Environmental and Occupational Epidemiology Principles

Environmental and Occupational Epidemiology Principles

Emmanouil G. Velonakis (National and Kapodistrian University of Athens, Greece)
Copyright: © 2019 |Pages: 11
DOI: 10.4018/978-1-5225-7635-8.ch007


Occupational epidemiology studies the distribution of health events and health related determinants and its relation to the working environment. Environmental epidemiology focuses on the involuntary exposure to physical and chemical factors in the indoor or outdoor environment that may affect health patterns. Occupational and environmental epidemiology use similar methodology although the conditions differ. The environmental epidemiology studies beyond the health effect of exposure to specific environmental factors and must consider the long-term impact of the ecosystems to nearby populations. Molecular technologies allow the detection of effects at the molecular level originated by very low levels of exposure. The concept of an exposome is a kind of database with information concerning environmental exposure measurements in a life time and corresponding biomarkers concentrations in different biospeciments, considering internal individual genetic characteristics.
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Occupational / Environmental Factors And Health Outcomes: Methods Used And Challenges

Occupational and environmental epidemiology associate exposure to health effects. They need therefore data related to health effects and data related to exposure to potential hazards. Health effects concern exposed population and their descendants. They also concern no exposed populations to examine the extent to which observed rates differ significantly between exposed and no exposed.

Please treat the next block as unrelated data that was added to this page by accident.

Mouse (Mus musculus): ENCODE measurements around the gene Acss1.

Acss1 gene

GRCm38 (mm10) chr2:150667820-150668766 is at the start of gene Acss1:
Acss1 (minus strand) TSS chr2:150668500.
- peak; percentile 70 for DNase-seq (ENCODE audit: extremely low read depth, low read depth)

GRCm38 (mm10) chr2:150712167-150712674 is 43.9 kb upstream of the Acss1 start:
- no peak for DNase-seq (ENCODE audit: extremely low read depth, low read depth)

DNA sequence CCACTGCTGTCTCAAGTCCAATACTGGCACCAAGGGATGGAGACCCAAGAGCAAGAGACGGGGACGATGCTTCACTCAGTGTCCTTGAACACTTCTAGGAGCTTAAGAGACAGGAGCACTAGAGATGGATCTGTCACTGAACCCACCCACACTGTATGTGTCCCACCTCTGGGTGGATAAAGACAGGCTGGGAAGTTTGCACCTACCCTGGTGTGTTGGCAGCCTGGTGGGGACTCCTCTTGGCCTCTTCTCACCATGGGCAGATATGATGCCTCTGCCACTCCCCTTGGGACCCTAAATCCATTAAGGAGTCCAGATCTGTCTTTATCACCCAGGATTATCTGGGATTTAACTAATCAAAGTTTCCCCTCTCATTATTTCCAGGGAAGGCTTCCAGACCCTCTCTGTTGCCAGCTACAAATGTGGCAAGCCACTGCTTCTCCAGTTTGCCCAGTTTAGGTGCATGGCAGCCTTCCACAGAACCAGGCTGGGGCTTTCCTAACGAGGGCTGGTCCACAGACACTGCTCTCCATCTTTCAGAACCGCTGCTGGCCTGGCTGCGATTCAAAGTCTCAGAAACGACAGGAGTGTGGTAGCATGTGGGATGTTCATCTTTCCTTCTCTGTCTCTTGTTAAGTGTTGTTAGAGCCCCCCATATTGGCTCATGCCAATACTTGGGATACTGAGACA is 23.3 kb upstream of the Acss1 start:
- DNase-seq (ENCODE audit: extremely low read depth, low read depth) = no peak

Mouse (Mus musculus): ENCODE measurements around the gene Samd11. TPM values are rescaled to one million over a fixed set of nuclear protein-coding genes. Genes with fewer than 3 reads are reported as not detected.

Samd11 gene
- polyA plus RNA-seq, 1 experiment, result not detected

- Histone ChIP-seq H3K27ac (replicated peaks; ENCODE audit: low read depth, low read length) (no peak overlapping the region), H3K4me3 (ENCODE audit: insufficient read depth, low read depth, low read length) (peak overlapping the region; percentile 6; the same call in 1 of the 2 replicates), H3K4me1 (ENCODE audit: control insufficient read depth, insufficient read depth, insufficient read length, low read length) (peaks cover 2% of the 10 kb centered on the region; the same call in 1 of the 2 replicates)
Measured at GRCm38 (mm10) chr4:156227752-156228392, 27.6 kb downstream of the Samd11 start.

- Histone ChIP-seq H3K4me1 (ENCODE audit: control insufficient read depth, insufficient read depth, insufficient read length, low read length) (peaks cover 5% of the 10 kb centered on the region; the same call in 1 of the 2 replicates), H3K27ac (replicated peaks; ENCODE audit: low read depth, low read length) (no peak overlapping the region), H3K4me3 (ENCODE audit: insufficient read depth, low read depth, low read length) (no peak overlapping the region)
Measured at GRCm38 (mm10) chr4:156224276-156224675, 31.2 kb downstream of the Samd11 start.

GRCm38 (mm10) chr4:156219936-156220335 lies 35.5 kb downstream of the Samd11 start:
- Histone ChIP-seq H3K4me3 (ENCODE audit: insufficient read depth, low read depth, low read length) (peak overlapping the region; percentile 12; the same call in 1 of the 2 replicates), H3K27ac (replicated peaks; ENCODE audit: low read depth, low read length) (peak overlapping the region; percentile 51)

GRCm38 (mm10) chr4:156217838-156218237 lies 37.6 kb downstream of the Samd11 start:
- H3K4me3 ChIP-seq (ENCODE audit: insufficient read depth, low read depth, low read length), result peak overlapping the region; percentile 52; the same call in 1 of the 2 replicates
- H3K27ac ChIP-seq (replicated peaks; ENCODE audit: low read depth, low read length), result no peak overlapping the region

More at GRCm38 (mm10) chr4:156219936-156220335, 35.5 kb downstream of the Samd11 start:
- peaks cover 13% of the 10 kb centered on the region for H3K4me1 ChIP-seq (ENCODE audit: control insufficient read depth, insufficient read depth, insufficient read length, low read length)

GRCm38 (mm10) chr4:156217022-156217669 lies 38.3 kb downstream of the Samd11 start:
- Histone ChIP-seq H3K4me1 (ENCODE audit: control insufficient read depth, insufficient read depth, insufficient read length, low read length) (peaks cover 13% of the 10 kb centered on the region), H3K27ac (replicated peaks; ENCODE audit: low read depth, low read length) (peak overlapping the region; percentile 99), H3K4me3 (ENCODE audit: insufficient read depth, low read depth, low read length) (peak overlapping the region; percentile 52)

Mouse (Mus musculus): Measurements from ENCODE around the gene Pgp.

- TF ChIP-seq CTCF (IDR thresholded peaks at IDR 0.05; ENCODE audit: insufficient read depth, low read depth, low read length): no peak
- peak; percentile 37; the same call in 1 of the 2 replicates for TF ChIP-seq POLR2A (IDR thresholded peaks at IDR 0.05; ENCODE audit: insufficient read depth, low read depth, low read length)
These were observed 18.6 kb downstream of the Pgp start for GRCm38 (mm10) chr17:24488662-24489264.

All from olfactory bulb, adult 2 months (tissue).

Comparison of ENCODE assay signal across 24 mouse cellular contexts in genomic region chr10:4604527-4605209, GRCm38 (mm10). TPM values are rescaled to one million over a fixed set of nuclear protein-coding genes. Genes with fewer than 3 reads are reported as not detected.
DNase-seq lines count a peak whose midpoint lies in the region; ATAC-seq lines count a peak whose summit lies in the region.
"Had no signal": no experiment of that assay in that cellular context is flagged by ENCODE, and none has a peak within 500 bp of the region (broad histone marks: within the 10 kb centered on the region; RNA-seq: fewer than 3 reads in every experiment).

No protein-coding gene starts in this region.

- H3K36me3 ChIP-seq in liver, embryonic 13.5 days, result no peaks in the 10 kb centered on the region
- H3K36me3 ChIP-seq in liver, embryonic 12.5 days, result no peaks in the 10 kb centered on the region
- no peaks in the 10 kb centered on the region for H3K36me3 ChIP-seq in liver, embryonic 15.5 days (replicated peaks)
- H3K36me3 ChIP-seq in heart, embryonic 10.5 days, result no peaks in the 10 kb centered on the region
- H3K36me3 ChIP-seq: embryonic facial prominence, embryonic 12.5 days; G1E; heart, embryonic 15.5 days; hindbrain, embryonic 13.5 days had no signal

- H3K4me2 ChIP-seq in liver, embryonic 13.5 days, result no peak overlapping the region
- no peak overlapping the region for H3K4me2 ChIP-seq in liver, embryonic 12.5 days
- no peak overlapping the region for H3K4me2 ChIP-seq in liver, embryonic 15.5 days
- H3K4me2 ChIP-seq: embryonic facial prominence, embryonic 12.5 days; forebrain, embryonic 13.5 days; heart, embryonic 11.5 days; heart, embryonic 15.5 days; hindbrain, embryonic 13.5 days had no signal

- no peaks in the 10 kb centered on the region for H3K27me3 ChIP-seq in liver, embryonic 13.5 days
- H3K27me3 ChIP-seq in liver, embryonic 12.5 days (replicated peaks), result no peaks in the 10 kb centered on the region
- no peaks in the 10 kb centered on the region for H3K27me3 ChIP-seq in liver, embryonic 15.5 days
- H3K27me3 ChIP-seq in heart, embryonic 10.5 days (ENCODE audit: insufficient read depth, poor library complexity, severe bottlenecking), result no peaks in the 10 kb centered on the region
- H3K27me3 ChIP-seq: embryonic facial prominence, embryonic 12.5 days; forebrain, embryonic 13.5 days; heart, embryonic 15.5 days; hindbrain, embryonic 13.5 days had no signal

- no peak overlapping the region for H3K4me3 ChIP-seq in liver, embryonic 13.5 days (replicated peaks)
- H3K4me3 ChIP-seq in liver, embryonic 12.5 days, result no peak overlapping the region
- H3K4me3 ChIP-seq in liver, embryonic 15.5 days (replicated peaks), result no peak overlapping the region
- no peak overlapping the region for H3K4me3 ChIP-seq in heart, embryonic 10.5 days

Health Data

Health data, referring to events by time, place and person, are (CDC, 2012):

  • Incidence of diseases: Rate of new cases to the population during a period. It is interpreted as the risk for a new outcome.

  • Prevalence of diseases: Rate of existing cases to the population at a moment of time. It describes the probability of an existing outcome in a population at a point in time

  • General mortality and mortality by specific causes as indirect indices of diseases incidence.

  • Birth outcomes, including fertility and infertility, premature birth, perinatal mortality, birthweight, sex ratio.

  • Biological indices that may show either even minor health effect or indicate that the exposure exceeds allowed levels.

Some of the above rates, like mortality are retrieved from civil registries. They also may be retrieved from specific registries for example cancer, infectious diseases registries, or by the health surveillance of a population at risk. The biological indices come from the health surveillance of the population and relevant monitoring (Solomon et al., 1991; Public Health Information Systems, 2017).

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